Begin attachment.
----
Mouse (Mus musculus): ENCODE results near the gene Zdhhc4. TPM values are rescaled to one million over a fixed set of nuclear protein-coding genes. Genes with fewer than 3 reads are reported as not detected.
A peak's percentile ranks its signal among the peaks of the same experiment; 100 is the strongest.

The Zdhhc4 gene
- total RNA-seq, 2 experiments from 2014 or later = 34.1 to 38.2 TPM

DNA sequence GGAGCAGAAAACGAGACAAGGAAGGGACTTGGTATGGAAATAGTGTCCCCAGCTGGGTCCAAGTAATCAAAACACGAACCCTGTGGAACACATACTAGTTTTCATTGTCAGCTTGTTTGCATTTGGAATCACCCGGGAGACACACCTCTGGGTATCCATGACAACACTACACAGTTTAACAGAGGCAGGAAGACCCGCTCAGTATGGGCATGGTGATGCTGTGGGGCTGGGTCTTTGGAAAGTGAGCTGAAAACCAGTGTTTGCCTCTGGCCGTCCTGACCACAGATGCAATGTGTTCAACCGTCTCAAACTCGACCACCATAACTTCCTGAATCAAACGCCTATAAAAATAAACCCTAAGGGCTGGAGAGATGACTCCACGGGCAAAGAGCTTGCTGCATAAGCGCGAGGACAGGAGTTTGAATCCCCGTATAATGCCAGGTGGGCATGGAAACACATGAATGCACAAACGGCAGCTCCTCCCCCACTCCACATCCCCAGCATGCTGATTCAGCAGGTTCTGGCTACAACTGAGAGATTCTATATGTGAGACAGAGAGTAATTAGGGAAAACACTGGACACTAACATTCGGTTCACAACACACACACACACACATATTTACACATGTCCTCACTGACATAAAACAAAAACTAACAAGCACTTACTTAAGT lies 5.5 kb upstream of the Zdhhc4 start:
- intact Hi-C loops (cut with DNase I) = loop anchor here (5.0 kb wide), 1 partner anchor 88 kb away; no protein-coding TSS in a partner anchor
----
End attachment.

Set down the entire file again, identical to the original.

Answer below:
Mouse (Mus musculus): ENCODE results near the gene Zdhhc4. TPM values are rescaled to one million over a fixed set of nuclear protein-coding genes. Genes with fewer than 3 reads are reported as not detected.
A peak's percentile ranks its signal among the peaks of the same experiment; 100 is the strongest.

The Zdhhc4 gene
- total RNA-seq, 2 experiments from 2014 or later = 34.1 to 38.2 TPM

DNA sequence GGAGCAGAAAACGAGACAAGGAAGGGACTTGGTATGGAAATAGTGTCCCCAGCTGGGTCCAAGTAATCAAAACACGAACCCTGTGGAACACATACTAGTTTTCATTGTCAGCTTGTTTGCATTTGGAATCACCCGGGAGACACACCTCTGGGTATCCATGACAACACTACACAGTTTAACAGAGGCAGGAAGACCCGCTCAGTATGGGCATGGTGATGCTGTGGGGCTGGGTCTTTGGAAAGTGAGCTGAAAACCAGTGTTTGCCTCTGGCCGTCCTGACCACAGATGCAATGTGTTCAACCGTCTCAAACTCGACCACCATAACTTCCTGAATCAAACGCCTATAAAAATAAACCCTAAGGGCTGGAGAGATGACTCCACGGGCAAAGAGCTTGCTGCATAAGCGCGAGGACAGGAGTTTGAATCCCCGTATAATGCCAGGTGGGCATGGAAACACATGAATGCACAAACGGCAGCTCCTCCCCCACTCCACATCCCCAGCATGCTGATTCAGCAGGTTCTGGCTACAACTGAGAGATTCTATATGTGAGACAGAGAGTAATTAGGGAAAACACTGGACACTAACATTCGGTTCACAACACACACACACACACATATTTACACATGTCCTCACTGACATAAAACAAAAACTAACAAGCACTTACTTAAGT lies 5.5 kb upstream of the Zdhhc4 start:
- intact Hi-C loops (cut with DNase I) = loop anchor here (5.0 kb wide), 1 partner anchor 88 kb away; no protein-coding TSS in a partner anchor